Whether inside of Power BI, Dataflows, or natively in Microsoft Excel, Power Query is becoming an increasingly popular tool in the data analytics world.
This tool has a very friendly and easy-to-use user-interface (UI), which allows for a wide variety of transformation steps to be completed without manually writing a single line of code. However, as you begin to encounter more complex datasets, you’re likely to become familiar with the M (or Mashup) formula language that the tool is based upon. For every query that is created in Power Query, there is a corresponding M query that is run that can be viewed in the Advanced Editor.
Whether you've been using Power Query for a while and are now looking to level up your skills into the world of the Advanced Editor, or if you've already started to explore the M language but are trying to clean up your code, custom functions in M can be an extremely powerful tool to have at your disposal. This article will walk you through how to get started with creating your own custom functions, all without needing any in-depth knowledge of the M language. With just a few minor changes in the Advanced Editor, you can easily turn applied steps in a query into a function that can be called upon in any query for your model, collapsing complex transformations into a single step. As a supplement to this article, I encourage you to visit our YouTube channel to see the video we created to demonstrate this process.
Understanding the Limitations of Standard Pivot Tables
I’m going to use a simple example to illustrate how custom functions can be created without needing any in-depth knowledge of the M language. Let’s begin by pivoting a table from first principals. We will use the sample source data in the table below for this example.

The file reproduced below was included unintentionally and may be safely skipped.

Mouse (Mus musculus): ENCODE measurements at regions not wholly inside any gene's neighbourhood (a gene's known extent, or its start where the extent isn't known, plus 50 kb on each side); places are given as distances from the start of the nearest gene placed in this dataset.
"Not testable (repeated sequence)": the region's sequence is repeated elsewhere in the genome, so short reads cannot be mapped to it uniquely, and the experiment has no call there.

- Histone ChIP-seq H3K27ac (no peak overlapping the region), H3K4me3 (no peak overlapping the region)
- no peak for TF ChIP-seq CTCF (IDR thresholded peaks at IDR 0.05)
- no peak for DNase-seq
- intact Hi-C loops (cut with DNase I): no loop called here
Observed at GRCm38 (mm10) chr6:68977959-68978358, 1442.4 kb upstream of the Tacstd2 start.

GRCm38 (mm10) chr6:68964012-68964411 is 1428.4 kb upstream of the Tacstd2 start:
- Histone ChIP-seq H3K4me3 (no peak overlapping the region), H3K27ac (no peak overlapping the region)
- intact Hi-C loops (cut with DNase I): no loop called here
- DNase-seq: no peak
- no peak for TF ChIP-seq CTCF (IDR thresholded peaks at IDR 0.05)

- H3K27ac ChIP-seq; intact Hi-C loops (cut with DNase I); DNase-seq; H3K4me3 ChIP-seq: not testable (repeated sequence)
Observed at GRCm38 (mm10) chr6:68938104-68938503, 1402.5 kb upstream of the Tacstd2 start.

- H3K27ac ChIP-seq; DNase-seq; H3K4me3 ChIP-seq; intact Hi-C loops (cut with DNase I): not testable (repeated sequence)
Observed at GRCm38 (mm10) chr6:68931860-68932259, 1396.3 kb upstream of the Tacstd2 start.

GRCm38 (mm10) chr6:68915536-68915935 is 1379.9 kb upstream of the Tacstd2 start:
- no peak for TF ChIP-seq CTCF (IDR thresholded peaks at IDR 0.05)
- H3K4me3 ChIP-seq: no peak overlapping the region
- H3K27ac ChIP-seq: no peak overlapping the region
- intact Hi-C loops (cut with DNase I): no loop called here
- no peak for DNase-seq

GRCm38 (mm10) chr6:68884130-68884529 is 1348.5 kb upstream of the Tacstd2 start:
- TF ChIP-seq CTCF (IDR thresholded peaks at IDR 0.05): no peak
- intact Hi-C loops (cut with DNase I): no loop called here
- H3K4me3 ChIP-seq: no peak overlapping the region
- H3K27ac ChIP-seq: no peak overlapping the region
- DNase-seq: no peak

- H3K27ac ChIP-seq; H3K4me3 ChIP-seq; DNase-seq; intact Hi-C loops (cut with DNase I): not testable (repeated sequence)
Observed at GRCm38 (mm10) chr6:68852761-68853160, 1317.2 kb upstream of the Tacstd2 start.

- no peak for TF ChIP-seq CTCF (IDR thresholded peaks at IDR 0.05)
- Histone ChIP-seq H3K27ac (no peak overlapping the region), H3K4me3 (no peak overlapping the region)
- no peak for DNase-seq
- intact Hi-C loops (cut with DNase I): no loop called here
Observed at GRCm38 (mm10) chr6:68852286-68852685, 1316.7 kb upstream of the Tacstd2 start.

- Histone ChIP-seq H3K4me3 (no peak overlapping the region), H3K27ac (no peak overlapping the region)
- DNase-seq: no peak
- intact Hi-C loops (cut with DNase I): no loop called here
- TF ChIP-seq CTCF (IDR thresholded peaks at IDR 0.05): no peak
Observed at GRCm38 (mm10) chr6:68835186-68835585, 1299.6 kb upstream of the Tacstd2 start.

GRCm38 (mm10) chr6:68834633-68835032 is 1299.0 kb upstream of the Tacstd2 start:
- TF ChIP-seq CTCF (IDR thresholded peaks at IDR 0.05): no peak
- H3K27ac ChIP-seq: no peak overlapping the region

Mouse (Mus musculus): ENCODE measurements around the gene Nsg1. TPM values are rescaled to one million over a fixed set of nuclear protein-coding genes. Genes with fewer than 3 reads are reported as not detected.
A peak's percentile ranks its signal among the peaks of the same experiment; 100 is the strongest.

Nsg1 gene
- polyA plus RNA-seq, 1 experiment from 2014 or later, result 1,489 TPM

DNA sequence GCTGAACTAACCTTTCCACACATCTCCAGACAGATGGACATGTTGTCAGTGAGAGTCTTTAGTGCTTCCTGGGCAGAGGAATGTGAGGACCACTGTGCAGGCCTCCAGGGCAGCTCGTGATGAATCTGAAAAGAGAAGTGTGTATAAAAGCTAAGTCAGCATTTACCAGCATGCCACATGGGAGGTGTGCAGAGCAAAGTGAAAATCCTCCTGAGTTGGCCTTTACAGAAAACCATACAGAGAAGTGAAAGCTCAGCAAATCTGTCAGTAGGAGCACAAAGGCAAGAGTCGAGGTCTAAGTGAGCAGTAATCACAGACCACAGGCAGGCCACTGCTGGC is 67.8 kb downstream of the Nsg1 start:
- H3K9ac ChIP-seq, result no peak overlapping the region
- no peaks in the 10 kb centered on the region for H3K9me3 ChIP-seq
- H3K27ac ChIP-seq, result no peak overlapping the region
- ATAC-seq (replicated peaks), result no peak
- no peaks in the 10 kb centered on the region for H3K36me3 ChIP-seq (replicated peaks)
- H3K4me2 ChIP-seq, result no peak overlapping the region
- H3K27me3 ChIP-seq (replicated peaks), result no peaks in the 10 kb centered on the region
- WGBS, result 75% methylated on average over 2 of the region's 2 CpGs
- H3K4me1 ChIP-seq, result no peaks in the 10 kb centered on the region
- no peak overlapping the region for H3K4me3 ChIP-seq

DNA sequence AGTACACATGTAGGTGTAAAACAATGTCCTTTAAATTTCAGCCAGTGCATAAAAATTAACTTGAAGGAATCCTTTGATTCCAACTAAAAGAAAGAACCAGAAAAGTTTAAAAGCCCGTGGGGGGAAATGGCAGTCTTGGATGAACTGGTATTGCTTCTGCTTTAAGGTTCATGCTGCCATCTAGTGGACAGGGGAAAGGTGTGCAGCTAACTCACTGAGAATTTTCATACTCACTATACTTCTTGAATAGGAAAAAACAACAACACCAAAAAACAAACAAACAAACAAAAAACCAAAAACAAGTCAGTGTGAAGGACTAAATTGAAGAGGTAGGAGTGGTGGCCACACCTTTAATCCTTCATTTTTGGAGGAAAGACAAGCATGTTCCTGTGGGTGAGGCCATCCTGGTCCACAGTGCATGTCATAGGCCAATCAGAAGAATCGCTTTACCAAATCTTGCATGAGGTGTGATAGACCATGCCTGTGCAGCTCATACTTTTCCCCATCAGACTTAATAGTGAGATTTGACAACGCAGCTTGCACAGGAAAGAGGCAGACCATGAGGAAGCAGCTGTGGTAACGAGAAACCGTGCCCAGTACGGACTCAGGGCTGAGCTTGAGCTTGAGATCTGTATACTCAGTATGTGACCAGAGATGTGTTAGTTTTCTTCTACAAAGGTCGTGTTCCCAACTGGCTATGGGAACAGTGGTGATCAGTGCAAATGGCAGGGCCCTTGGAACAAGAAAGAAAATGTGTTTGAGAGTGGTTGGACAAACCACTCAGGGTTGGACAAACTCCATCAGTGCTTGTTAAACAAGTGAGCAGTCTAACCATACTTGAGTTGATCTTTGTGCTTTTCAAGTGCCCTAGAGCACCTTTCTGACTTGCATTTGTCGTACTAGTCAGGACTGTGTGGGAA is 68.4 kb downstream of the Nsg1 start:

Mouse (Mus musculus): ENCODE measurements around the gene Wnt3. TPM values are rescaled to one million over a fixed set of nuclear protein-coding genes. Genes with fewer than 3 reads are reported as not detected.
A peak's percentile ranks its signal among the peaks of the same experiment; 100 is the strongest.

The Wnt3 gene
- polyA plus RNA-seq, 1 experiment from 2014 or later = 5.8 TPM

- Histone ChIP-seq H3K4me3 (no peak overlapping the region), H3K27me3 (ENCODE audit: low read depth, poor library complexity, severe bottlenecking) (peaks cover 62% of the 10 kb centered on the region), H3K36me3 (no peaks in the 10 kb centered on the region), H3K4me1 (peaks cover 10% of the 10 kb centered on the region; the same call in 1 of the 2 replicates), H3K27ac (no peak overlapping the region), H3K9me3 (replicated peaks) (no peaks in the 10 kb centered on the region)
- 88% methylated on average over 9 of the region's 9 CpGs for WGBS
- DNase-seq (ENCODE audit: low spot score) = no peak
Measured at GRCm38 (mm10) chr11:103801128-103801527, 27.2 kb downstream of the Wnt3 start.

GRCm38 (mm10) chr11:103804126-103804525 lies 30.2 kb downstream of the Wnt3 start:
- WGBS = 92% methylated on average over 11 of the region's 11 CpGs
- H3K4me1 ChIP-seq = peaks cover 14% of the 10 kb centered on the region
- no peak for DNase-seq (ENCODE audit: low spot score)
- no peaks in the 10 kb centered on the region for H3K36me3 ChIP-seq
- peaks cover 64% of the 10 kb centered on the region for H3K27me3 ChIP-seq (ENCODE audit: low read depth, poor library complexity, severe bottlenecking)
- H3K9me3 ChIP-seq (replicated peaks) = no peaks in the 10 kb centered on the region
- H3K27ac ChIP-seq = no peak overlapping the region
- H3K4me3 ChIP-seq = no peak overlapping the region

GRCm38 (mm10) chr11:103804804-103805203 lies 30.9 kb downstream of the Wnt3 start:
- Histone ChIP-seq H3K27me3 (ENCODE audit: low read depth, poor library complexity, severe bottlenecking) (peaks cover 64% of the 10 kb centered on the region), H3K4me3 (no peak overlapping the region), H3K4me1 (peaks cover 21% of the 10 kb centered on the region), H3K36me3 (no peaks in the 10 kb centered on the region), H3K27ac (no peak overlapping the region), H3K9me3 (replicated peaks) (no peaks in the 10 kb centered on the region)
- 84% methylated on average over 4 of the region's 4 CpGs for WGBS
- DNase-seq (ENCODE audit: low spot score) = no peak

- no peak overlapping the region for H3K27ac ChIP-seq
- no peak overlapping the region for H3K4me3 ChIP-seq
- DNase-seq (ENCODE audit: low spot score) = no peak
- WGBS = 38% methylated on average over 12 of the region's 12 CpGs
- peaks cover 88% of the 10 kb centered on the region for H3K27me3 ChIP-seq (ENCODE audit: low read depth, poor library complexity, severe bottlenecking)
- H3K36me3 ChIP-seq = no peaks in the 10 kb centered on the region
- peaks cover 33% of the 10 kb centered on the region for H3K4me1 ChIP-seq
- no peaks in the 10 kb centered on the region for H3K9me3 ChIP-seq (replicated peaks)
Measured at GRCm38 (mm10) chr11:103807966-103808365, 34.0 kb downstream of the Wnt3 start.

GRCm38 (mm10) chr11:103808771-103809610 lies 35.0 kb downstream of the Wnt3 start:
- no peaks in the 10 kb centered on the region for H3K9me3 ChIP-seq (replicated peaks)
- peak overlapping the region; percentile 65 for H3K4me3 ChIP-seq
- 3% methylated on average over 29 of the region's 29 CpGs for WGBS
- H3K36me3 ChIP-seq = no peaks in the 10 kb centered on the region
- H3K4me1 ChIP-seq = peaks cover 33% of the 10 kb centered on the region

Using a standard pivot table, we can achieve the result shown below:
While this standard pivot table gives us the basic information we need, it does have its limitations. What if we wanted to include other dynamic content into this table? What about using the resultant table as an input for other data transformations? Power Query can help us complete these more advanced transformations in order to arrive at an enhanced pivot table (as depicted below), which is the end-result of the steps we will be taking in this article.
Creating a Custom Function with Minimal M Inside of Power Query
Step 1 (Setup): Group by Rows
Let’s begin by simply grouping the rows of the original dataset together by their site ID. This will allow us to gather our data into buckets, which can then each be managed individually. This is done using the “Group By” feature in Power Query under the “Transform” tab of the ribbon. In grouping our data, we’ll also want to preserve all of the original context of the data, rather than summarizing any columns. To do this, select “All Rows” from the “Operation” drop-down menu, as depicted in the dialogue box below.